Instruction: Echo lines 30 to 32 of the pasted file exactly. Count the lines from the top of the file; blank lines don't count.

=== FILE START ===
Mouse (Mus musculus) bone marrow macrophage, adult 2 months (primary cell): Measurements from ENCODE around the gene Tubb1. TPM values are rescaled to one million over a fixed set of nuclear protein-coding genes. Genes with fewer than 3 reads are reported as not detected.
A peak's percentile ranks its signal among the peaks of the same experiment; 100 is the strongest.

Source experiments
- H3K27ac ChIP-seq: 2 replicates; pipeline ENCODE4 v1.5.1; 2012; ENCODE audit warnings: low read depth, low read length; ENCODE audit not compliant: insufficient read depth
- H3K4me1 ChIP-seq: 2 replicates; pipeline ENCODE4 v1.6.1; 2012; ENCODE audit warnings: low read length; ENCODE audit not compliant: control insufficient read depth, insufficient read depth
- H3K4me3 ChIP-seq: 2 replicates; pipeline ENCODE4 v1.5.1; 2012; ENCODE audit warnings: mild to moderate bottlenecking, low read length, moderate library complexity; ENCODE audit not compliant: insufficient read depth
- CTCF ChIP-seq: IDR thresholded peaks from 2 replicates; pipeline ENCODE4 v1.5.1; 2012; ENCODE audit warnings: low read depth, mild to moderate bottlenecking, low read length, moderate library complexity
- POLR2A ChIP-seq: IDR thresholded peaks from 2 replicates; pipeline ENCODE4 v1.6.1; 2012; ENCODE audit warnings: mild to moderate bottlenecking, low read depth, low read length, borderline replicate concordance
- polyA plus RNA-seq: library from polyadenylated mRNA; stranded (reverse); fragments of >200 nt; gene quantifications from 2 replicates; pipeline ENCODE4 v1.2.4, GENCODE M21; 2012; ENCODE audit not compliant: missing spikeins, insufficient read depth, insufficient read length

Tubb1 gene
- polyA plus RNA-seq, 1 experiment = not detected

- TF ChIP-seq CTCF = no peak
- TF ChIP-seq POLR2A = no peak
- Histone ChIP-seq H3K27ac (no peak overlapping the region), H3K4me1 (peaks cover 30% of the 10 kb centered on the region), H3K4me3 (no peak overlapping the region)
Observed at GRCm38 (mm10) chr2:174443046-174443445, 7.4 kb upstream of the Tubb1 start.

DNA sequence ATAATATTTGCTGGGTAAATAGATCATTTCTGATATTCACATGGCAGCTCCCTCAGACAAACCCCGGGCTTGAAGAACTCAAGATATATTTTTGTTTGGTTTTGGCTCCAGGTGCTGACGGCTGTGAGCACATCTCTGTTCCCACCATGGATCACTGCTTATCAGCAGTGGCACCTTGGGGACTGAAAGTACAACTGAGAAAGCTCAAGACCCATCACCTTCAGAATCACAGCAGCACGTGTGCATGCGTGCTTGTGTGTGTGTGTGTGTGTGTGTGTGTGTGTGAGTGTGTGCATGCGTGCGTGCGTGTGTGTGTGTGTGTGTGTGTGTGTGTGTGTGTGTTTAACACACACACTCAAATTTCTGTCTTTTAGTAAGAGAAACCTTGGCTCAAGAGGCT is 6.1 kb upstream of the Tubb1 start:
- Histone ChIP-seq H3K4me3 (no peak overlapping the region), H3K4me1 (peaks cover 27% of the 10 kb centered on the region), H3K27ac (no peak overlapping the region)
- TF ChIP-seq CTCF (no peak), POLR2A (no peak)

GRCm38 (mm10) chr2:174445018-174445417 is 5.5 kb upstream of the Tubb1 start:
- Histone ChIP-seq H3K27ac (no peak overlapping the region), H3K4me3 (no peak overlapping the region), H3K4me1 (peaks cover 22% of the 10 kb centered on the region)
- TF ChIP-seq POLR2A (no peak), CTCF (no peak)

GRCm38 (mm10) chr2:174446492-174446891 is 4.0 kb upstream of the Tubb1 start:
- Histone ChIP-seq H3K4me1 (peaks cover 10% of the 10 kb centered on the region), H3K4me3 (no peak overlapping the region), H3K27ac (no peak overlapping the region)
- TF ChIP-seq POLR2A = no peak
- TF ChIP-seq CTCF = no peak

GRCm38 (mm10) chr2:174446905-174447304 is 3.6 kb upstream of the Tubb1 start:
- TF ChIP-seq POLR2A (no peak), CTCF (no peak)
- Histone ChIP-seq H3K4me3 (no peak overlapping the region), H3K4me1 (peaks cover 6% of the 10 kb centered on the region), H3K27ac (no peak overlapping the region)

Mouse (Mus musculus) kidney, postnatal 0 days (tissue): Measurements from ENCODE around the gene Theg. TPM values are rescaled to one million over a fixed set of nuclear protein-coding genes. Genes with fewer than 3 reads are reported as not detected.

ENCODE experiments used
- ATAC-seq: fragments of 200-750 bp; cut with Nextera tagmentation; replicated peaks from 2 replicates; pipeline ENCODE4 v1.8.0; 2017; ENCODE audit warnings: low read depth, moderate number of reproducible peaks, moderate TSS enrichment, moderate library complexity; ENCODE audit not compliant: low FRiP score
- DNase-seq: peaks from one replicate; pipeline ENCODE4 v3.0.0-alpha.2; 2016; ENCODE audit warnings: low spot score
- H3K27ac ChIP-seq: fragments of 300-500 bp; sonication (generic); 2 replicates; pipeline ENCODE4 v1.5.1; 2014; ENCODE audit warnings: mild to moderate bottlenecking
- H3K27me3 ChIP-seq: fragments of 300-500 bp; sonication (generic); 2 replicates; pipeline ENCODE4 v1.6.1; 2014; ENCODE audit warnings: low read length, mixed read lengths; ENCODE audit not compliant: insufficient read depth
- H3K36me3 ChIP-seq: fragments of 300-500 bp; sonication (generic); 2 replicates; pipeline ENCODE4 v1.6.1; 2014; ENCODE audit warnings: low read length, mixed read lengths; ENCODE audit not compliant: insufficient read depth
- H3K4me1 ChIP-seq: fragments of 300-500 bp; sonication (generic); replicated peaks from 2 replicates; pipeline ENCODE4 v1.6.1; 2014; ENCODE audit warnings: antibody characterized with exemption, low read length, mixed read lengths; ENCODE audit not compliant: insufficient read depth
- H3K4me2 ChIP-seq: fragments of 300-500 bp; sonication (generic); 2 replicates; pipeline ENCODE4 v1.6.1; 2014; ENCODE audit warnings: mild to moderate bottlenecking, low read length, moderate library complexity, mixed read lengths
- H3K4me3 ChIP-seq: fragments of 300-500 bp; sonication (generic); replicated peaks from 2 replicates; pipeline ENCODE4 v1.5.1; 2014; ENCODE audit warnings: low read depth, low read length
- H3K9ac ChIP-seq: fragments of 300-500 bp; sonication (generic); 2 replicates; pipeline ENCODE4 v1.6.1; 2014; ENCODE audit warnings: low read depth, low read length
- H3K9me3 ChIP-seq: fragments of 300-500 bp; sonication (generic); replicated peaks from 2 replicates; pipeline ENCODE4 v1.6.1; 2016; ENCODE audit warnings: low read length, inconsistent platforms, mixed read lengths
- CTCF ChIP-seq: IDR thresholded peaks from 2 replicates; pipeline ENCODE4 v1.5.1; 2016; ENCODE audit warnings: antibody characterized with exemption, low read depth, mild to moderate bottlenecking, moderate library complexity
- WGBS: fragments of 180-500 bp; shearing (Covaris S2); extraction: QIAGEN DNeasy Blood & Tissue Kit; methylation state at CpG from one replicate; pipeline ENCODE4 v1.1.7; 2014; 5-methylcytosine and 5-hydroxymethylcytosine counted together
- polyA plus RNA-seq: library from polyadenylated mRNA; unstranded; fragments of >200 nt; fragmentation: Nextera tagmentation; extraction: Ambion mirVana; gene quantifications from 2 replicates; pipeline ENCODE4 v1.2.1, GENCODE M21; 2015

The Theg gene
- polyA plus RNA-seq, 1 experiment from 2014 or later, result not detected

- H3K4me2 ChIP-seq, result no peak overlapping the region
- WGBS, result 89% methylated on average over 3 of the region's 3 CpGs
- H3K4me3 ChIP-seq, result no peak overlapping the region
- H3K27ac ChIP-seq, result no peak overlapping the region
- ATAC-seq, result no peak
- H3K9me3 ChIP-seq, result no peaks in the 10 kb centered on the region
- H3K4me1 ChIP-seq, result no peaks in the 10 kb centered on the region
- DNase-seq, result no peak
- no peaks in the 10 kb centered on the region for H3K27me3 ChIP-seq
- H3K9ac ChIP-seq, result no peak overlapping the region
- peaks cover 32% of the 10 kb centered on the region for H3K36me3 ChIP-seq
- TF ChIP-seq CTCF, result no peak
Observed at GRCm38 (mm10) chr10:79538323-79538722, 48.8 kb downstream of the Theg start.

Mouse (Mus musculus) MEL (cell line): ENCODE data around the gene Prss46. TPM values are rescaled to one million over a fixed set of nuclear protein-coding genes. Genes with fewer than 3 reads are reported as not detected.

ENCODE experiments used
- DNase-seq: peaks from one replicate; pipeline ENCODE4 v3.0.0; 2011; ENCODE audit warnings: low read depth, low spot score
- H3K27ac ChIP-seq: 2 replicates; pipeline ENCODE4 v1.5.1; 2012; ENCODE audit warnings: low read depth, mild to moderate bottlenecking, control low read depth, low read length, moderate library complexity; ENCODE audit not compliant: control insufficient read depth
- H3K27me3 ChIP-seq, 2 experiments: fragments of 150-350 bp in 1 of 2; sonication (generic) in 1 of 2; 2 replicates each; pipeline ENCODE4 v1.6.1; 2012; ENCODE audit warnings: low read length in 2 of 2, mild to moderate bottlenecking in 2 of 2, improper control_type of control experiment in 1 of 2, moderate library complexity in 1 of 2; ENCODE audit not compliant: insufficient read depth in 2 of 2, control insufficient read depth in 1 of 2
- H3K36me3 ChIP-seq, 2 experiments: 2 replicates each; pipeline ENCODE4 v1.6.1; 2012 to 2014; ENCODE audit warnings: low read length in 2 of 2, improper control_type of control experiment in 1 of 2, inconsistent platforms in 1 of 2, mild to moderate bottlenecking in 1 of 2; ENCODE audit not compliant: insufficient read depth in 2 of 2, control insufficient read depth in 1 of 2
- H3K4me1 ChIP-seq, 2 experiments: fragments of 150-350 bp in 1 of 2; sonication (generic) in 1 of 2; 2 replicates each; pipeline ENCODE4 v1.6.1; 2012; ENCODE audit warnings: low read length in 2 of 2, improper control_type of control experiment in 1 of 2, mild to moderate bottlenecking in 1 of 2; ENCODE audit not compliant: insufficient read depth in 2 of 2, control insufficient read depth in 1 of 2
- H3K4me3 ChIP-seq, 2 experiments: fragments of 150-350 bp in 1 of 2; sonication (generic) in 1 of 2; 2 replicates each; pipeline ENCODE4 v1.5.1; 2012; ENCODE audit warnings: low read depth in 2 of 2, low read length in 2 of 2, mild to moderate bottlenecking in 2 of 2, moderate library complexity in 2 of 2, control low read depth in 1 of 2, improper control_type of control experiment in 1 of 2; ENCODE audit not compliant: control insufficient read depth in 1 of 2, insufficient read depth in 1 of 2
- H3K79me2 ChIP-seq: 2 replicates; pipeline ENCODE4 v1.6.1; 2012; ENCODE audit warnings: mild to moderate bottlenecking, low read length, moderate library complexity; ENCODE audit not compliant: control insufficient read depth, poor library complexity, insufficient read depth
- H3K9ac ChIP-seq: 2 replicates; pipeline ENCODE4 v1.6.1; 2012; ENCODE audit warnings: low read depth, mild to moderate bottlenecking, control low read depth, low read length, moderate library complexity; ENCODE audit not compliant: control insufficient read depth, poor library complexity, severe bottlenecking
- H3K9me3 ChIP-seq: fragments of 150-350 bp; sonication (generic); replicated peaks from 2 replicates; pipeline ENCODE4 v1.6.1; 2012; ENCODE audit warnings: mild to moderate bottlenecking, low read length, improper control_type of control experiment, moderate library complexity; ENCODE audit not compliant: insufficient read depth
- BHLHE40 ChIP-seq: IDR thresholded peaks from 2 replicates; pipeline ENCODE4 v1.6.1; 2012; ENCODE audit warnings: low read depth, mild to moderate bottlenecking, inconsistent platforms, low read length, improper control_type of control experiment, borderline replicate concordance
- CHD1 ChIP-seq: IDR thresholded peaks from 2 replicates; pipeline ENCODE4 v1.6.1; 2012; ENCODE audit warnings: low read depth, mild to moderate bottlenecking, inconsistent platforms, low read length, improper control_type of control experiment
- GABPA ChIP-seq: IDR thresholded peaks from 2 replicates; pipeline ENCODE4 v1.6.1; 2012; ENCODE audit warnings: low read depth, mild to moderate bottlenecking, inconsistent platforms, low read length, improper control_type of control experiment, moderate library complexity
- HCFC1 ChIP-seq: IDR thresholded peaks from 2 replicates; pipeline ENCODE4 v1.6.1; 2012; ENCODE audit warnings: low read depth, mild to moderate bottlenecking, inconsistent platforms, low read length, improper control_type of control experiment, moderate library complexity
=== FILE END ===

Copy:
ENCODE experiments used
- ATAC-seq: fragments of 200-750 bp; cut with Nextera tagmentation; replicated peaks from 2 replicates; pipeline ENCODE4 v1.8.0; 2017; ENCODE audit warnings: low read depth, moderate number of reproducible peaks, moderate TSS enrichment, moderate library complexity; ENCODE audit not compliant: low FRiP score
- DNase-seq: peaks from one replicate; pipeline ENCODE4 v3.0.0-alpha.2; 2016; ENCODE audit warnings: low spot score